In applying to graduate school, I had written a statement of purpose declaring that I wanted to pursue a Ph.D. because I believed that "studying literature was fun." One of my professors crossed out that line with the comment, "STUDYING LITERATURE IS NOT FUN!!"At the time I took that to mean that I needed to come across as a serious and potentially professional academic critic rather than a wide-eyed enthusiast. After getting to grad school I came to regard the remark as a warning: not only of the myriad ways in which being in a Ph.D. program is no fun at all, but also of the systematic refusal of aesthetic pleasure within academic literary studies. Looking back, I see the two motives as aligned: Disavowing aesthetic pleasure is precisely how academics have sought to signal their professionalism and affirm the joblike nature of the work.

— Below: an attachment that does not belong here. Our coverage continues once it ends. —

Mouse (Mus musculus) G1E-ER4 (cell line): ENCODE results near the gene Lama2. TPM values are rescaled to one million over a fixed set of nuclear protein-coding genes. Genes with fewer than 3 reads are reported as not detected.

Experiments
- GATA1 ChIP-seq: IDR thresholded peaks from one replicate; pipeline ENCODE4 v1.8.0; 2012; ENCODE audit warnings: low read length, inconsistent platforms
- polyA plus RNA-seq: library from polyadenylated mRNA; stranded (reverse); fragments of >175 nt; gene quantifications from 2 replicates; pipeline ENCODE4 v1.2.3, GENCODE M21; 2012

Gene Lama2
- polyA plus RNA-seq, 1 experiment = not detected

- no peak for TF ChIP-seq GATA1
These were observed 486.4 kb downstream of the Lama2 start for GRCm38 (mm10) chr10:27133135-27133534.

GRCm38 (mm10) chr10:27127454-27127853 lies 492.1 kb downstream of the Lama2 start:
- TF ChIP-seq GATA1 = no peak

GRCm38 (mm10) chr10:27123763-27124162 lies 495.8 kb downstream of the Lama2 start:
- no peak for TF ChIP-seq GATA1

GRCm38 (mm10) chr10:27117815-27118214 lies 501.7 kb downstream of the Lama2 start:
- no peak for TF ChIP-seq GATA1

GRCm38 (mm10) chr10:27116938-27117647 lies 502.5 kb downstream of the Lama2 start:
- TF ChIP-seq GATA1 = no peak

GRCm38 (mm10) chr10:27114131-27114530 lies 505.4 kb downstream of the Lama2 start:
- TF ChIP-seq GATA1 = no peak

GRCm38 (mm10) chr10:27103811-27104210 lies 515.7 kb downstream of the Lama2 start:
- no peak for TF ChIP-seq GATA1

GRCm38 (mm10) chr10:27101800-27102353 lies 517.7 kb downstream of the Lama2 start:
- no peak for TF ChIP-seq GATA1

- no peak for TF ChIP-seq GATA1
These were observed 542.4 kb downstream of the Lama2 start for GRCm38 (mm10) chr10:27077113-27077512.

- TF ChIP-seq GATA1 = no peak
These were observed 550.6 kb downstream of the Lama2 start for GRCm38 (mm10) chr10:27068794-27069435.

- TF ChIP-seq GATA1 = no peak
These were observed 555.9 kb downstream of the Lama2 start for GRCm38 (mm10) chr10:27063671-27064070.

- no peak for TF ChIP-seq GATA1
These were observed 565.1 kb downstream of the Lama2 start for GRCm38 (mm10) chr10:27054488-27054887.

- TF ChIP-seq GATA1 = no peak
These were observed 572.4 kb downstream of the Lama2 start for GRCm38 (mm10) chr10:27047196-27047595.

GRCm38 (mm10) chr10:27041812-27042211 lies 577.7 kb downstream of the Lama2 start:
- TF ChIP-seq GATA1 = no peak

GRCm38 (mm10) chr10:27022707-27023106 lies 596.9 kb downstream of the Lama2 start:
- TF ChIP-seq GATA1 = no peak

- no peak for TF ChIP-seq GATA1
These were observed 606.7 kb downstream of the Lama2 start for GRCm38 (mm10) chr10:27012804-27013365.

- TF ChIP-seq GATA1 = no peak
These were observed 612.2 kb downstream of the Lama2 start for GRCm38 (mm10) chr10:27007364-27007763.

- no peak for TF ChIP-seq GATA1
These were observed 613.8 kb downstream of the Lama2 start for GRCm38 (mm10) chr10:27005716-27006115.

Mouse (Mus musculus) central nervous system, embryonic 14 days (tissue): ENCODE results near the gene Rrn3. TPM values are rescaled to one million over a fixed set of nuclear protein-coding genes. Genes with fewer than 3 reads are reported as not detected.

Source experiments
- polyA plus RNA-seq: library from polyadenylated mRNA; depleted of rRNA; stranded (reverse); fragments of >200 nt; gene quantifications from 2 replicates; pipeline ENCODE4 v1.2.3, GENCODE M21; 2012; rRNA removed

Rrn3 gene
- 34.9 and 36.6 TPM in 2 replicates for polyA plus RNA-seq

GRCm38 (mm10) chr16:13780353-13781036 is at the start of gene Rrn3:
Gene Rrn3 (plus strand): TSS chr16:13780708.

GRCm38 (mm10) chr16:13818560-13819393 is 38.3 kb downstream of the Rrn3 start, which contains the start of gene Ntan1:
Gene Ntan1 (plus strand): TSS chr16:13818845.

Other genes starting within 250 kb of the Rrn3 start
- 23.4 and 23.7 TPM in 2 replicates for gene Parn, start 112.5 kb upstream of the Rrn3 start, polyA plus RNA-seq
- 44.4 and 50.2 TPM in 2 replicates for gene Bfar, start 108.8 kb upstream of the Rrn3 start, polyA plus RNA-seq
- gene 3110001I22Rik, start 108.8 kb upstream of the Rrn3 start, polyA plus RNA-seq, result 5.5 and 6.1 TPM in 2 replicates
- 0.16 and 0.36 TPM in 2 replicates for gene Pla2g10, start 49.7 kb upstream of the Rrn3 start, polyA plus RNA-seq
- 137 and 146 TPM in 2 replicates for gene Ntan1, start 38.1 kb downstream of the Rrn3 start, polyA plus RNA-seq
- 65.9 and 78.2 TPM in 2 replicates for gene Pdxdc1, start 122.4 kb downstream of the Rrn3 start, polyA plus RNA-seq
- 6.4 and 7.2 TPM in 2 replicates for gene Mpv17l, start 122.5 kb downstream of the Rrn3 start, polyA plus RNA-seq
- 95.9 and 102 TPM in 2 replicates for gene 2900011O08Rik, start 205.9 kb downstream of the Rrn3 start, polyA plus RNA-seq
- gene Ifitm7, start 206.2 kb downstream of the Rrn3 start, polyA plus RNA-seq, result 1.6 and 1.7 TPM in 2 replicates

Well, why the hell would you take up a profession that didn't afford you any pleasure? To be a professional grump? I got into what I ended up making my living at precisely because I enjoyed reading. That is the reason a good part of my day is still spent reading. The best job is a fun job that pays reasonably well.